Gray Scale


Alyona Kirtsova - GRAY SCALE,

Solo Exhibition at the Stella Art Gallery, Moscow 2014


Colour has excited me since childhood.

But for a long time it has been more fascinating for being restrained.

With age nothing is more precious to the eye than dust, a city pigeon feather, silver, ash.

And white: moths fly and throw themselves in to the abyss of the glowing lightbulb at the dacha.

And the pulsing black origin.

The severity and precision of grays, the absence of melodrama.


Alyona Kirtsova

Shades of gray in the range from white to black are called achromatic, which translates from ancient Greek as ‘colourless’. In optics an achromatic colour indicates not an absence of colour but a colour which lacks a concrete spectral tone. Test tables of gray shades are used in technical photo sessions and computer settings. The so-called grayscale, a table showing the brightness of white, distinguishes 256 gradations of gray where 8 bits of information fit on each pixel. Ensuring a ‘real’ half-tone image, black and white photography and film were, for more than a century, the only documentary means of producing and receiving information about the world around us. Today black and white photography and film are used primarily for artistic purposes.

Painting with achromatic colours is known as grisaille and can be seen in Roman frescoes. Giotto, Rembrandt and Bosch painted using the grisaille method. Guernica is painted in achromatic tones. Grisaille is taught in beginner’s painting classes. This technique was often used to depict stone architectural elements of buildings and monumental sculpture.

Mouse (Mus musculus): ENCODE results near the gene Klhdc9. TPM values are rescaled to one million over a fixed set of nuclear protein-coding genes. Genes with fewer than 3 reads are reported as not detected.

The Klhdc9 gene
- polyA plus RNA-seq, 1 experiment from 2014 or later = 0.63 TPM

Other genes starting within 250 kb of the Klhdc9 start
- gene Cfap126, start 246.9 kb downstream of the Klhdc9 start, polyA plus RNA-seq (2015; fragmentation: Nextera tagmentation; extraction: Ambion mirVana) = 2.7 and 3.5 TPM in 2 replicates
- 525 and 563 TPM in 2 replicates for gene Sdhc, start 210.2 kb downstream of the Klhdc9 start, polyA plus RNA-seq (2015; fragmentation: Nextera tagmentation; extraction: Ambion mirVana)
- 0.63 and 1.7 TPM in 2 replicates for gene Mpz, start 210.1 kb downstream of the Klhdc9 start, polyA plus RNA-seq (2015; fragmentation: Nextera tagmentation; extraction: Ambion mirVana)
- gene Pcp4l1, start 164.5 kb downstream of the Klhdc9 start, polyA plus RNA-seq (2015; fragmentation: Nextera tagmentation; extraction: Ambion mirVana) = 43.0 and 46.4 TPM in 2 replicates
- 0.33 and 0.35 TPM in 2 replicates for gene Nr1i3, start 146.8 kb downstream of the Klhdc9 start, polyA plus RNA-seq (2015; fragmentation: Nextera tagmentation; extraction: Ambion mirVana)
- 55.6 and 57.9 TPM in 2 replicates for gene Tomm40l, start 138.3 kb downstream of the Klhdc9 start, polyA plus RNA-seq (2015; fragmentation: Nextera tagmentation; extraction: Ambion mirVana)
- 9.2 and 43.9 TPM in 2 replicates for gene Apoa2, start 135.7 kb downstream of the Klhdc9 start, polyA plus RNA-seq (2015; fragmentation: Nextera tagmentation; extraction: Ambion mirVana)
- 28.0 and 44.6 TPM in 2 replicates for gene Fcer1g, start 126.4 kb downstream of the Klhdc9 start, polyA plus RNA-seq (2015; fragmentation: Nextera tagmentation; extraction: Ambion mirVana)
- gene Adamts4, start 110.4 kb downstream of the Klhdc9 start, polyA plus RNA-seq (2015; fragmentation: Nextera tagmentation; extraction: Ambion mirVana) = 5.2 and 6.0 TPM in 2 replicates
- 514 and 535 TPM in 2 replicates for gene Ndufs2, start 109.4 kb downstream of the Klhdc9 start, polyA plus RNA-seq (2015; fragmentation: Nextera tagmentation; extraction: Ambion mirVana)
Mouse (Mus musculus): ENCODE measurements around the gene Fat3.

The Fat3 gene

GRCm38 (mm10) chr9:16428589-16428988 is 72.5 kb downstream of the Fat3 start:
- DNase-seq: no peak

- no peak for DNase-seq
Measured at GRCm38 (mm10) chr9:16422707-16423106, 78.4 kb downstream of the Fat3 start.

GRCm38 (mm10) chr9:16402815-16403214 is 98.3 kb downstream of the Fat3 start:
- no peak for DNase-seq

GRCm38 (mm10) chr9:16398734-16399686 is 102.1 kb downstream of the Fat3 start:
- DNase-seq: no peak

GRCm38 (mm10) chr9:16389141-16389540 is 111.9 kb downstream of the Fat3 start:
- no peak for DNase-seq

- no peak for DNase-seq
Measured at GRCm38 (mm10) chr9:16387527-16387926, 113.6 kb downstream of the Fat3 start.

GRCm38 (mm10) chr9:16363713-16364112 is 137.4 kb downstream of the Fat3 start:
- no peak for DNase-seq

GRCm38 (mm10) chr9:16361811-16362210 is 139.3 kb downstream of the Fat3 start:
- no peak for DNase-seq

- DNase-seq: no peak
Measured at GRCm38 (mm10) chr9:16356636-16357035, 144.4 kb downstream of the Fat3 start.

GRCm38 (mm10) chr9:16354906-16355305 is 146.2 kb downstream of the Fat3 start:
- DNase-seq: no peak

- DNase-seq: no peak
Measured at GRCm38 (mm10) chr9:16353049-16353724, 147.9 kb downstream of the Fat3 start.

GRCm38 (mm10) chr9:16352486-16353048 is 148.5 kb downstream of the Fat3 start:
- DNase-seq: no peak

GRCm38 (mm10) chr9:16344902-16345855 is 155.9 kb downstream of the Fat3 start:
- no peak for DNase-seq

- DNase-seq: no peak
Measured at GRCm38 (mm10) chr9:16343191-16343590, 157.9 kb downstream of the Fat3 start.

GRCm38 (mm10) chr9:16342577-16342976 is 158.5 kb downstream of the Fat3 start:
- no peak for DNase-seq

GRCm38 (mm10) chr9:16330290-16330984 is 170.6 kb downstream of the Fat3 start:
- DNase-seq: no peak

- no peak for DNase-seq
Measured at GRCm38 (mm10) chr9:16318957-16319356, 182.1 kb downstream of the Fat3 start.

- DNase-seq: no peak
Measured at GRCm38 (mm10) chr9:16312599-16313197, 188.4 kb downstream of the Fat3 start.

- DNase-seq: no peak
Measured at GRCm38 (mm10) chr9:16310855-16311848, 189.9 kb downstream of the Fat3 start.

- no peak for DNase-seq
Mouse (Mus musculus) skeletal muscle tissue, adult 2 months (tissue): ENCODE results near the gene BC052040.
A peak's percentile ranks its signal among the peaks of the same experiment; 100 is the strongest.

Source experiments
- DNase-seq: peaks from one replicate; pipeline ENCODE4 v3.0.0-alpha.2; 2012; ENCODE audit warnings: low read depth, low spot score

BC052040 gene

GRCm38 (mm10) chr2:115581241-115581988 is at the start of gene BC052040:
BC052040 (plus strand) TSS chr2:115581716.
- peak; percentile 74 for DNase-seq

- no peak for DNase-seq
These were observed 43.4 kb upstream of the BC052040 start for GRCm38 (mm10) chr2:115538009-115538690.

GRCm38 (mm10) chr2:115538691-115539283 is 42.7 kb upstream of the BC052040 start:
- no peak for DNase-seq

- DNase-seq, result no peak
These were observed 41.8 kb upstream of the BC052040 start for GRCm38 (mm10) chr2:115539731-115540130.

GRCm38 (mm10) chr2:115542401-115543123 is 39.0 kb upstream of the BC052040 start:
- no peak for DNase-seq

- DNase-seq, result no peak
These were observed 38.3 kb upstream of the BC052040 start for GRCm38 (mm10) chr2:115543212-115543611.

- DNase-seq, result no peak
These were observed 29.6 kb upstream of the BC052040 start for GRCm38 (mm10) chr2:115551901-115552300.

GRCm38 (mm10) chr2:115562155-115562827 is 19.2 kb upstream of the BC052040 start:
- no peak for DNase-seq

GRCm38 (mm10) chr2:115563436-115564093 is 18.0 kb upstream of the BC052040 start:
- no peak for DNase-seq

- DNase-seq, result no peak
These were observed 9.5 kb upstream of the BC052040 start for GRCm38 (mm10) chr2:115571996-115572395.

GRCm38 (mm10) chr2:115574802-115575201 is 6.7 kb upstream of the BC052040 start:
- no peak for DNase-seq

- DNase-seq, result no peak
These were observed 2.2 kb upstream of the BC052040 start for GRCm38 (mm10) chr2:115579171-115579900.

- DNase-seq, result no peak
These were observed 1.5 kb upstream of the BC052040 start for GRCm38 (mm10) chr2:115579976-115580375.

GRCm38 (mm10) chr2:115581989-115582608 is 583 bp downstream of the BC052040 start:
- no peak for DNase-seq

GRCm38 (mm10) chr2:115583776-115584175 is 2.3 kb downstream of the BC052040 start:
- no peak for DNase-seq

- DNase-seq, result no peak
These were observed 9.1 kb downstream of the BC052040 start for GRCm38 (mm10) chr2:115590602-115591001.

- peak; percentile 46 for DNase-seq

In her third exhibition at Stella Art Foundation, Alyona Kirtsova uses the grisaille method to demonstrate a series of landscape distances reduced to the conciseness of a suprematist formula. The exhibition is presented as a set of laconic achromatic rhythms in which are encoded various experiences of the infinite landscape. Kirtsova calls this series, and the exhibition, “Grayscale”, introducing to the imaginary distance a kind of graduated test table painted using oil applied to canvas with a palette knife. The coloured horizontal stripes in her “Landscapes”, well-known to the viewer and important to the artist, are in essence desaturated, deprived of their spectral brightness, moving to the category of ‘colourless’. This transition does not impoverish the paintings but, on the contrary, results in a monumental expression in which the painted picture takes on a lapidary quality or is ‘carved in stone’, to use the Latin translation of the term. “Holes” is a series within a series, gray and black concentric squares which redirect the viewer’s gaze from the horizon to space, where there is only light and the darkness which absorbs it. Simple and clear. Like an epitaph.

The exhibition consists of 21 paintings on canvas and 3 sketches on paper.

Yuri Avvakumov